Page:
Audio and Video professionals swear by it, but if Microsoft sticks with its plans, Firewire may not be supported in Windows 8. This is following an industry trend with, for example, Apple itself phasing out firewire support in recent years.Firewire is still very popular in amateur and professional audio and video circles. Just read the blogs comparing USB 2 and Firewire and you’ll see how heated the conversations can become. The pro-Firewire camp purports it delivers lower “drop frames” and that Firewire has a dedicated processing chip that reduces stress on the main CPU, all allegedly leading to a purer, more complete data transfer. On the other side, the pro-USB 2 camp states lower hardware costs, faster CPUs and less niggly connectors just don’t make that marginal and mostly indiscernible increase in quality worth the trouble.
With USB 3 becoming mainstream we are likely to see a flood of new audio and video interfaces.
Intel for one recently promised better operating system and chip integration for USB 3 in Windows 8. Although non-support for Firewire will not mean the automatic death of Firewire (due to third party drivers, ect.) it will likely become a smaller and smaller niche market and probably bid us Farewell in the near future.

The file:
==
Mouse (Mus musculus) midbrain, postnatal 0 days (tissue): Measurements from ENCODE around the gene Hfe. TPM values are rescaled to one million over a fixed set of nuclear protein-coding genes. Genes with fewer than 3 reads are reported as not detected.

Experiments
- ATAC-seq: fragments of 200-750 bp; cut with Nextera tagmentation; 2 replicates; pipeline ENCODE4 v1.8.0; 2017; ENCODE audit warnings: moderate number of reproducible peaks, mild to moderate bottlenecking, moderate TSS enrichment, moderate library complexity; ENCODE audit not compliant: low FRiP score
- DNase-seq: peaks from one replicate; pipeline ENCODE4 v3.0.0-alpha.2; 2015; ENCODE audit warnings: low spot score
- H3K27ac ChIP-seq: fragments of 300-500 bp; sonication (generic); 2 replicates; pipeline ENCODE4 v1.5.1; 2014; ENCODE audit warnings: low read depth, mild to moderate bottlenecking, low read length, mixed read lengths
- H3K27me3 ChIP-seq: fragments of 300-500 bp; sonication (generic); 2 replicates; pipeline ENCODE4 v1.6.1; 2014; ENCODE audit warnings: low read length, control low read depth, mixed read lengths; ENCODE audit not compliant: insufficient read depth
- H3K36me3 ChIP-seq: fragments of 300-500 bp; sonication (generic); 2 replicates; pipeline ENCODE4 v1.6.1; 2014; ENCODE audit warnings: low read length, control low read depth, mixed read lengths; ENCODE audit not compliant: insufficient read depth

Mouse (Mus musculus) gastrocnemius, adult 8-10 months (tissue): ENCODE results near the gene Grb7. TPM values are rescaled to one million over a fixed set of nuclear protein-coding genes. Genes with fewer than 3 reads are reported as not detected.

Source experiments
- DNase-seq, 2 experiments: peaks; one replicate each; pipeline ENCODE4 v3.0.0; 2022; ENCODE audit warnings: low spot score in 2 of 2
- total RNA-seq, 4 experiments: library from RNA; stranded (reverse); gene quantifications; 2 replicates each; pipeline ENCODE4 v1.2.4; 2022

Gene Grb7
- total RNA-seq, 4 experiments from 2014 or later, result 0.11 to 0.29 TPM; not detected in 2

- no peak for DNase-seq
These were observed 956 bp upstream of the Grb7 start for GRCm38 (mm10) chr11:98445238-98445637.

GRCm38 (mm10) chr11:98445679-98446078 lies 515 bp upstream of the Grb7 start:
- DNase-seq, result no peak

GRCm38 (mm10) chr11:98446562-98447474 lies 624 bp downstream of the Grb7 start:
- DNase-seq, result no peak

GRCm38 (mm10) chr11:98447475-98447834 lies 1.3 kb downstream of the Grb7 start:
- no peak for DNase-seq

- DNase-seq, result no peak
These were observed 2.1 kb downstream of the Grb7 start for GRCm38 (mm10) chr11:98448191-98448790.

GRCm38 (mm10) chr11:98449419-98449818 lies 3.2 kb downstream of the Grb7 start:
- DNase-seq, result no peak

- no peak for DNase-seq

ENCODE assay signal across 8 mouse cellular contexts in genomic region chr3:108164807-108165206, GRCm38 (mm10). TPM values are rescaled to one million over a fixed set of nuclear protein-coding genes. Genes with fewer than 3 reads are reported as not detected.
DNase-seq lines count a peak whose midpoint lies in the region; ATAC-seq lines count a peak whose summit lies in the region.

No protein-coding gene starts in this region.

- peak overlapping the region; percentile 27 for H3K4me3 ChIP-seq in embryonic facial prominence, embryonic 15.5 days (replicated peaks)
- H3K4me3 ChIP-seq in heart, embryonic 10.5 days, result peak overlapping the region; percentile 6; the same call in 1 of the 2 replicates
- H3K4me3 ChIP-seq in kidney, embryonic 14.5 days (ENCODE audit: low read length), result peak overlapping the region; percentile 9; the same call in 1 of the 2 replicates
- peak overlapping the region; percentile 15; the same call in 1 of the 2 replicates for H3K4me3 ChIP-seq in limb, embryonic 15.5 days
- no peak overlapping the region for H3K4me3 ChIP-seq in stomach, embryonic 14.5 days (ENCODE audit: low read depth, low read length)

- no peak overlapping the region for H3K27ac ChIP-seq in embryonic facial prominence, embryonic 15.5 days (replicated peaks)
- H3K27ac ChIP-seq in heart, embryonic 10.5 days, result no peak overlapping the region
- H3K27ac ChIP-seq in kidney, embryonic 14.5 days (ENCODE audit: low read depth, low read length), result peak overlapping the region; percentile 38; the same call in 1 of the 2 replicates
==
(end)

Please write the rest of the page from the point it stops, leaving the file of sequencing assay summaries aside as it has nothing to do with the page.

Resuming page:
Nothing in the leaked slides says that. FTA: “Windows 8 will provide a better support for USB 3.0 and Bluetooth 3.0 + HS â€“ and there are no indications of Firewire 1394 meaning that we might wave goodbye to this port”. That is, this blogger who wrote about the leaked slides thinks that, because Firewire was not mentioned, it might not be supported – which is a huge, crazy leap to make.
Edited 2010-07-05 18:25 UTC
Sorry, but anyone who knows about audio or video know that the performance difference between USB2 and FW is not negligible. There is a real discernible difference. Especially in audio interfaces. I have yet to see a USB audio interface get lower latency than a FW one. Its due to the technology behind each respective interface. USB as its name implies is a serial bus, meaning it does things serially like an old serial cable. It sends stuff up and then sends stuff down. The speed of transfer almost wholly depends on your cpu and even then the maximum bitrate is only theoretical. I’ve never been able to transfer anything on a USB harddrive at the reported 400MB/s bitrate they claim. Firewire is also serial but due to the inclusion of chipsets in the computer as well as the device itself, transfer bitrates are more consistent, imo.
Whenever Apogee starts using USB3 is when I’ll move to the new interface, otherwise I’m perfectly happy with FW400/800, it still runs circles around USB2. Especially when transferring data to and from a harddrive. What we really need is lightpeak. Something like that would be great for audio and video.